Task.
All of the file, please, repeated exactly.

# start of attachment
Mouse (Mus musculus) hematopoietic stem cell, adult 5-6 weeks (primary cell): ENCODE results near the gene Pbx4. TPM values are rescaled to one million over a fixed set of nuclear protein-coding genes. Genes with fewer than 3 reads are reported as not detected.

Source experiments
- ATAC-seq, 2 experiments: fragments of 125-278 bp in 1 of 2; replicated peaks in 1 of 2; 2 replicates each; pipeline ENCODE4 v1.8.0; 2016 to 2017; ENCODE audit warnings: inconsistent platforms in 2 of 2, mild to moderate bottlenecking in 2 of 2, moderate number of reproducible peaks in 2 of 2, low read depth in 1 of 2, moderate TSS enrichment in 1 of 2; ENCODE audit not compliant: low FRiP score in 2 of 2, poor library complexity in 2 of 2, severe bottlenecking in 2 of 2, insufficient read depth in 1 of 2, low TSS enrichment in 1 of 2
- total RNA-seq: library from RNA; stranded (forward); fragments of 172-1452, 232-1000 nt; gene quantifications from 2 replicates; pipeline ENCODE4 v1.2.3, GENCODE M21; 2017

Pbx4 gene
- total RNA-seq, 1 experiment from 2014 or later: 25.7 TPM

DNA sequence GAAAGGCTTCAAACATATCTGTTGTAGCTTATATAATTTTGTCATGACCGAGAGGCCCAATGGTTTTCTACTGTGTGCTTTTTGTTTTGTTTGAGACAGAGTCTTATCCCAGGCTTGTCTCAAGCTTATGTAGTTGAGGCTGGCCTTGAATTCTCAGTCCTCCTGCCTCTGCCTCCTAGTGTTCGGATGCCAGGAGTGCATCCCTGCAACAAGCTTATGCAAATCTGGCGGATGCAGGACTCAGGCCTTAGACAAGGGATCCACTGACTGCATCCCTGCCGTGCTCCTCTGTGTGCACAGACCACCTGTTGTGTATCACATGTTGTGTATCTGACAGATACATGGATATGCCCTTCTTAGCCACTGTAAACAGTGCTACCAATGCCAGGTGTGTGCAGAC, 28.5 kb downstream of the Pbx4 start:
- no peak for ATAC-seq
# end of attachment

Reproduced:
Mouse (Mus musculus) hematopoietic stem cell, adult 5-6 weeks (primary cell): ENCODE results near the gene Pbx4. TPM values are rescaled to one million over a fixed set of nuclear protein-coding genes. Genes with fewer than 3 reads are reported as not detected.

Source experiments
- ATAC-seq, 2 experiments: fragments of 125-278 bp in 1 of 2; replicated peaks in 1 of 2; 2 replicates each; pipeline ENCODE4 v1.8.0; 2016 to 2017; ENCODE audit warnings: inconsistent platforms in 2 of 2, mild to moderate bottlenecking in 2 of 2, moderate number of reproducible peaks in 2 of 2, low read depth in 1 of 2, moderate TSS enrichment in 1 of 2; ENCODE audit not compliant: low FRiP score in 2 of 2, poor library complexity in 2 of 2, severe bottlenecking in 2 of 2, insufficient read depth in 1 of 2, low TSS enrichment in 1 of 2
- total RNA-seq: library from RNA; stranded (forward); fragments of 172-1452, 232-1000 nt; gene quantifications from 2 replicates; pipeline ENCODE4 v1.2.3, GENCODE M21; 2017

Pbx4 gene
- total RNA-seq, 1 experiment from 2014 or later: 25.7 TPM

DNA sequence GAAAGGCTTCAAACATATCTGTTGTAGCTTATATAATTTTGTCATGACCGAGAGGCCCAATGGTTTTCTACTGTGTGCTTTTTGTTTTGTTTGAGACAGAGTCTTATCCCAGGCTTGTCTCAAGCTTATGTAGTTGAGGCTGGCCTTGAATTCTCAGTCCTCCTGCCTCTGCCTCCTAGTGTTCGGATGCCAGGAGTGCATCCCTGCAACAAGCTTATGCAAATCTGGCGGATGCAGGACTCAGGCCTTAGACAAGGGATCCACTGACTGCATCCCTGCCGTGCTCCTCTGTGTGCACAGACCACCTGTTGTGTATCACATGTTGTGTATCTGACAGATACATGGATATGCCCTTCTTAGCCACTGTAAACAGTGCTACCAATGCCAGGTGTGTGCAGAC, 28.5 kb downstream of the Pbx4 start:
- no peak for ATAC-seq